Sister to Sister: That Night of Adultery…So Stealthily it Comes and Goes

o-ADULTERY-facebook-3What was about to happen to David and Bathsheba in II Samuel 11 is very “Hollywood-ish”. In fact, Hollywood or Broadway would have had a heyday with Bathsheba’s bath time. It has everything that makes for the “R” rating (nudity, passion, adultery, and pregnancy by the wrong man) and yet they truly were “in love.” Lines like “The passion was bigger than both of them,” or “They just could not fight the feeling any more,” or “David had spent his lifetime running from Saul. He refused to run from his own desires,” would have been the trailer captions if Hollywood were doing the story.  But the Holy Spirit handles sin much differently than does Hollywood.

David had been called by God  the “man after my own heart” (Acts 13:22). There were times when he surely had been given the chance to kill his arch enemy, King Saul, but he so deeply respected God and His anointed, that he could  not smite the King (1 Samuel 23:14-24:22; 26). He had shown bravery, wisdom and kindness on multiple occasions. When it came to women, however, David surely thought he knew better than God. So many men (and women) today can handle most any temptation except the sexual one.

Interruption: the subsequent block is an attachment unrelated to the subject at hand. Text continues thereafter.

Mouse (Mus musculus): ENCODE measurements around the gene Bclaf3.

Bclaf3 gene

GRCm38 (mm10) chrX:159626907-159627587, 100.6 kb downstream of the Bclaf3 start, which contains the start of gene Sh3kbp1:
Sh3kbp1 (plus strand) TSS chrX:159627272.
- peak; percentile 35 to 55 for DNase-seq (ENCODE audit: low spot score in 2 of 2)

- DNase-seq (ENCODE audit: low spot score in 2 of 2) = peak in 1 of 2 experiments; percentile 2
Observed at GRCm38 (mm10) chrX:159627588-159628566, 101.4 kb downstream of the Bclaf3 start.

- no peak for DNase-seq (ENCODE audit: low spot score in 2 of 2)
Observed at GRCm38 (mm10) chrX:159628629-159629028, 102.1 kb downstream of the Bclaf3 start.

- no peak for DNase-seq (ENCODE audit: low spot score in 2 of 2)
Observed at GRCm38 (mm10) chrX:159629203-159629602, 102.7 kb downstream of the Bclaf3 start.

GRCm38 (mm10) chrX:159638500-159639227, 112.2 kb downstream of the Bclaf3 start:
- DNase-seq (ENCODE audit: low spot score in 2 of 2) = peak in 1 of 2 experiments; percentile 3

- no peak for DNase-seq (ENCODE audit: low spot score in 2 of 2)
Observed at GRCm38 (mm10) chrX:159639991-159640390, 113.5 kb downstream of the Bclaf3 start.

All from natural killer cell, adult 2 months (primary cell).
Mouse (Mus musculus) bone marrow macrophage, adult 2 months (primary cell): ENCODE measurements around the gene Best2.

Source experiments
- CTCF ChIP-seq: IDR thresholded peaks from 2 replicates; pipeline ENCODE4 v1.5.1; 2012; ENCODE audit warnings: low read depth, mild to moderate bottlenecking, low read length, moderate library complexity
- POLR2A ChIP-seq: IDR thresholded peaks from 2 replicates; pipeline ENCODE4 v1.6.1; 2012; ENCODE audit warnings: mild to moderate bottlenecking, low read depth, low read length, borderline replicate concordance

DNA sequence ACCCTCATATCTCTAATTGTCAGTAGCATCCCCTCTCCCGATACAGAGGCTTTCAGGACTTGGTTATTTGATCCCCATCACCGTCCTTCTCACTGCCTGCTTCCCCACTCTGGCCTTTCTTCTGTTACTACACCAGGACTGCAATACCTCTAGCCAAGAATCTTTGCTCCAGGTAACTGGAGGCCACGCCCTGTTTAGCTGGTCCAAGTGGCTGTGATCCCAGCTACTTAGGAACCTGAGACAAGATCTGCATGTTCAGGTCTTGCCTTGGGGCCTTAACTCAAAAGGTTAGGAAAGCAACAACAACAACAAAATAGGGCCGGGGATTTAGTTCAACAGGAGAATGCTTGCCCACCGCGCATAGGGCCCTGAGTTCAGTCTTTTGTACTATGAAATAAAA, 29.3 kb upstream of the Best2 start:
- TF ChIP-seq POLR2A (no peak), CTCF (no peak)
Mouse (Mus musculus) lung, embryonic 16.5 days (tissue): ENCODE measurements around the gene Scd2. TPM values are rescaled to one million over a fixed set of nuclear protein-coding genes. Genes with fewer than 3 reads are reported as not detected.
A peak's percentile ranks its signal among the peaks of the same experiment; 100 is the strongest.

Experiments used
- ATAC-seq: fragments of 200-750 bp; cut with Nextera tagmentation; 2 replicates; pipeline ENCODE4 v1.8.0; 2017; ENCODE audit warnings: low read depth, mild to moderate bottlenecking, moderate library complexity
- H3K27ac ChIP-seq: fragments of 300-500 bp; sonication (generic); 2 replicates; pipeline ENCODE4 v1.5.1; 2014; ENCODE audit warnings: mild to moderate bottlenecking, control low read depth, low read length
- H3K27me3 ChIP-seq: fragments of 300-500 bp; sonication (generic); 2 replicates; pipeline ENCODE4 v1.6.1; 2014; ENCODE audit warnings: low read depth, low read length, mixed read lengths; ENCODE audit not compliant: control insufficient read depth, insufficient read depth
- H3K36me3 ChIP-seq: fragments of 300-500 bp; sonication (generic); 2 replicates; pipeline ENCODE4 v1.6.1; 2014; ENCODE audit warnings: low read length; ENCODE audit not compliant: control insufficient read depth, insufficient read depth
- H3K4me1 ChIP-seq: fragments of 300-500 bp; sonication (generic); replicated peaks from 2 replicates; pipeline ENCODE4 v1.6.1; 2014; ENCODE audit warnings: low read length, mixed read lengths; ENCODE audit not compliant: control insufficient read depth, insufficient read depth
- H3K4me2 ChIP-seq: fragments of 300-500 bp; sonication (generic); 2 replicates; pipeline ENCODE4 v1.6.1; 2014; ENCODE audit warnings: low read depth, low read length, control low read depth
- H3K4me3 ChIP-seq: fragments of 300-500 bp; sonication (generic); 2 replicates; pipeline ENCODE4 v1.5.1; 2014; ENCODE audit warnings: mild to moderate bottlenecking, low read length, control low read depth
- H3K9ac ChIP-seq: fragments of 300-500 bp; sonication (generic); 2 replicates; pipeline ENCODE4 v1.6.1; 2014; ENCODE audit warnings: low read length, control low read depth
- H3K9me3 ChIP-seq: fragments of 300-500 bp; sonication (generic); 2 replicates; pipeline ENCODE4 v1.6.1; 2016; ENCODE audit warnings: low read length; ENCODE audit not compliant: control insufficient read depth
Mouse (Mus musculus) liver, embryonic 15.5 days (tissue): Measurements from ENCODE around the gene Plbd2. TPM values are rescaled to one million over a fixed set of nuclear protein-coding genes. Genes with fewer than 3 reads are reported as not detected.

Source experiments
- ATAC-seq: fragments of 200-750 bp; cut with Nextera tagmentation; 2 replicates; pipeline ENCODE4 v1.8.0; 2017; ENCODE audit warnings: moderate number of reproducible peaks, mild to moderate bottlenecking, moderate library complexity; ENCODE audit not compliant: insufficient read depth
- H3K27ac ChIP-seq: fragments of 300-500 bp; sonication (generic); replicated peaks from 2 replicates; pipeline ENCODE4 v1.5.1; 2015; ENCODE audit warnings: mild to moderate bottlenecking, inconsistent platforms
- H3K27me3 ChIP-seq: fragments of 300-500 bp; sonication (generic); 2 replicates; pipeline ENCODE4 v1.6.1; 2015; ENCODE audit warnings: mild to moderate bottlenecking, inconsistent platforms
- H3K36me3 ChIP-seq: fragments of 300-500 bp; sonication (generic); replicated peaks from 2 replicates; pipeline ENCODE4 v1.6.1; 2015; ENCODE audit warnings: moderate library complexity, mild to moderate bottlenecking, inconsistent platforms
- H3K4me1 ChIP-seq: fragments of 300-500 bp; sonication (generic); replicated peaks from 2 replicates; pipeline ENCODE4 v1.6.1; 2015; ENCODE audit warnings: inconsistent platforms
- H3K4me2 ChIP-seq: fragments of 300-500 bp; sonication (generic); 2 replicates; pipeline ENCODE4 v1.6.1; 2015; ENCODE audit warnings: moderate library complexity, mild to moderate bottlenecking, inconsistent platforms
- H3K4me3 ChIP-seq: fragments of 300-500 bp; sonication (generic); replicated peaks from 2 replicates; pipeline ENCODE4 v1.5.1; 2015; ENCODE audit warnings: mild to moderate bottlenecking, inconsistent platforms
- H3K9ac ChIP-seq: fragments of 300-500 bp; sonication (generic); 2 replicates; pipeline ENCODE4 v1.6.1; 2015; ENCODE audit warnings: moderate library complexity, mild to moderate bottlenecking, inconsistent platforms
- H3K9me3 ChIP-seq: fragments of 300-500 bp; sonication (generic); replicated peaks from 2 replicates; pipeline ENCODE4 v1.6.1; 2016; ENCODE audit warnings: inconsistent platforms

In Deuteronomy 17:16-20, God had, interestingly and prophetically regulated the throne of Israel, even before they had asked for a king. Notice this regulation:

But he shall not multiply horses for himself, nor cause the people to return to Egypt to multiply horses, for the Lord has said to you, ‘You shall not return that way again.’  Neither shall he multiply wives for himself, lest his heart turn away; nor shall he greatly multiply silver and gold for himself.  “Also it shall be, when he sits on the throne of his kingdom, that he shall write for himself a copy of this law in a book, from the one before the priests, the Levites.  And it shall be with him, and he shall read it all the days of his life, that he may learn to fear the Lord his God and be careful to observe all the words of this law and these statutes, that his heart may not be lifted above his brethren, that he may not turn aside from the commandment to the right hand or to the left, and that he may prolong his days in his kingdom, he and his children in the midst of Israel.